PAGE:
CBC News has independently verified the allegation was made against Fedeli. The allegation has never been tested in court.
'Categorically false,' Fedeli says
Fedeli dismissed the accusations on Wednesday.
"These accusations from Patrick Brown are categorically false and without any merit. Facts relating to Mr. Brown's lack of credibility are well documented and on the public record, as are his motivations in using his book to pursue old grievances, Fedeli said.
He added he has "retained legal counsel" and is "prepared to take whatever action is necessary to hold any person making these false allegations accountable."
NDP deputy leader Sara Singh called for Fedeli's removal from cabinet.
"I assume that [Ontario Premier] Doug Ford will be immediately ordering a fully independent investigation, and be removing Mr. Fedeli from cabinet while that investigation takes place," Singh said in a statement.
But Ford is standing by Fedeli, calling him "one of the most honourable, ethical, and decent individuals I have ever had the privilege of knowing and working with."
"I stand behind him completely from this disgusting smear campaign. He has my full support," Ford said on Twitter.
Brown claims in the book that in the weeks following his resignation, he hired a private investigator to look into who may have been behind his "setup."
In the process of that investigation, Brown said he learned he himself had been surveilled in 2015 and 2017. Brown claims the person who hired investigators was a lawyer with ties to the PC party, and that this individual paid the firm $118,000 for the surveillance work.
Brown believes it was for nefarious purposes, but told CBC he still isn't clear what the motive may have been.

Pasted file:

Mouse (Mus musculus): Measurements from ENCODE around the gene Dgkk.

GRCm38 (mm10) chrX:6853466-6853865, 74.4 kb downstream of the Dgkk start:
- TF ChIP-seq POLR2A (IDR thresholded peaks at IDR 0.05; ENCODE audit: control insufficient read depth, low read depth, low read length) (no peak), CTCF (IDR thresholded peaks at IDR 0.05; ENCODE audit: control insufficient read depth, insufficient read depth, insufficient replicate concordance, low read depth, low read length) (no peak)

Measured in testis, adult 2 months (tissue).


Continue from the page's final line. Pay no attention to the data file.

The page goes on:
"I never thought that politics in Canada could be reminiscent of House of Cards or a movie, but some of the stuff that I've gone through is frankly out of a movie." Brown said.
'Less and less relevant'
In the years prior to Brown's resignation, there were questions within the PCs about his ability to lead them to an election victory in 2018.
In the book, Brown frequently describes himself as a "red conservative." He writes that he felt disliked by the party for his more progressive stance on issues such as gay marriage, climate change and the carbon tax.
At one point in the book, Brown offers advice to the new premier.
"I would say to Ford that the social conservatives are dinosaurs who are becoming less and less relevant every single day," Brown writes.
Asked what he hopes will be the key takeaway from his book, Brown said he wants to expand people's views on the current form of conservatism.
"I believe you can be a proud, progressive conservative who cares about gay rights and cares about the environment and have a social conscience," said Brown.
"I believe there is a place within conservatism for that Bill Davis style of politics. I hope that we'll see some champions for that in the future."
Additional reporting by Nicole Brewster and John Lancaster